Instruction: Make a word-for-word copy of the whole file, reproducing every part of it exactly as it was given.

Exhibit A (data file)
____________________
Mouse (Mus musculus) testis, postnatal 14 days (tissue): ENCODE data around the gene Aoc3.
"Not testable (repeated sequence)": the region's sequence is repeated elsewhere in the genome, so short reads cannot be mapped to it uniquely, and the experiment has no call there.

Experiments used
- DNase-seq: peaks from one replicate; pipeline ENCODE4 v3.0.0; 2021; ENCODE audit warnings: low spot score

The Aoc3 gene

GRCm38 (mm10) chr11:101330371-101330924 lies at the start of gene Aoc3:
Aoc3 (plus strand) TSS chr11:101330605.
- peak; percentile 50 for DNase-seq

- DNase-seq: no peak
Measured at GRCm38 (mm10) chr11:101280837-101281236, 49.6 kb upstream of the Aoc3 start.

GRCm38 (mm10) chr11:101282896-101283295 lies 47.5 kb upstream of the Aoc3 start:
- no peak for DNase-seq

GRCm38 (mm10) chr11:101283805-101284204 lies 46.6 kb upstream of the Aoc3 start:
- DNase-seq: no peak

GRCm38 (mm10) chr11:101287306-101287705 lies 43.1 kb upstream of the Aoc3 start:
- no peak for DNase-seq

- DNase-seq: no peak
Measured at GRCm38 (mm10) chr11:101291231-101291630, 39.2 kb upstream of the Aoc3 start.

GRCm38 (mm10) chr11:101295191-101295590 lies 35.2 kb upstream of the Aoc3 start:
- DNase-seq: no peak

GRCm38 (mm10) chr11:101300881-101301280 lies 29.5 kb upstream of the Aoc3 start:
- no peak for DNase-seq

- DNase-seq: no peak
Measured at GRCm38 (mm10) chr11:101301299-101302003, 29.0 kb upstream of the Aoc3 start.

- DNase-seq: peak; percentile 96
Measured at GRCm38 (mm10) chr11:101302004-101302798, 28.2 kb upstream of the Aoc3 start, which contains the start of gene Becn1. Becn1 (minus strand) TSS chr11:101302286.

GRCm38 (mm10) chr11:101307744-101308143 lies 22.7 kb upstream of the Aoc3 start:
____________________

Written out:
Mouse (Mus musculus) testis, postnatal 14 days (tissue): ENCODE data around the gene Aoc3.
"Not testable (repeated sequence)": the region's sequence is repeated elsewhere in the genome, so short reads cannot be mapped to it uniquely, and the experiment has no call there.

Experiments used
- DNase-seq: peaks from one replicate; pipeline ENCODE4 v3.0.0; 2021; ENCODE audit warnings: low spot score

The Aoc3 gene

GRCm38 (mm10) chr11:101330371-101330924 lies at the start of gene Aoc3:
Aoc3 (plus strand) TSS chr11:101330605.
- peak; percentile 50 for DNase-seq

- DNase-seq: no peak
Measured at GRCm38 (mm10) chr11:101280837-101281236, 49.6 kb upstream of the Aoc3 start.

GRCm38 (mm10) chr11:101282896-101283295 lies 47.5 kb upstream of the Aoc3 start:
- no peak for DNase-seq

GRCm38 (mm10) chr11:101283805-101284204 lies 46.6 kb upstream of the Aoc3 start:
- DNase-seq: no peak

GRCm38 (mm10) chr11:101287306-101287705 lies 43.1 kb upstream of the Aoc3 start:
- no peak for DNase-seq

- DNase-seq: no peak
Measured at GRCm38 (mm10) chr11:101291231-101291630, 39.2 kb upstream of the Aoc3 start.

GRCm38 (mm10) chr11:101295191-101295590 lies 35.2 kb upstream of the Aoc3 start:
- DNase-seq: no peak

GRCm38 (mm10) chr11:101300881-101301280 lies 29.5 kb upstream of the Aoc3 start:
- no peak for DNase-seq

- DNase-seq: no peak
Measured at GRCm38 (mm10) chr11:101301299-101302003, 29.0 kb upstream of the Aoc3 start.

- DNase-seq: peak; percentile 96
Measured at GRCm38 (mm10) chr11:101302004-101302798, 28.2 kb upstream of the Aoc3 start, which contains the start of gene Becn1. Becn1 (minus strand) TSS chr11:101302286.

GRCm38 (mm10) chr11:101307744-101308143 lies 22.7 kb upstream of the Aoc3 start: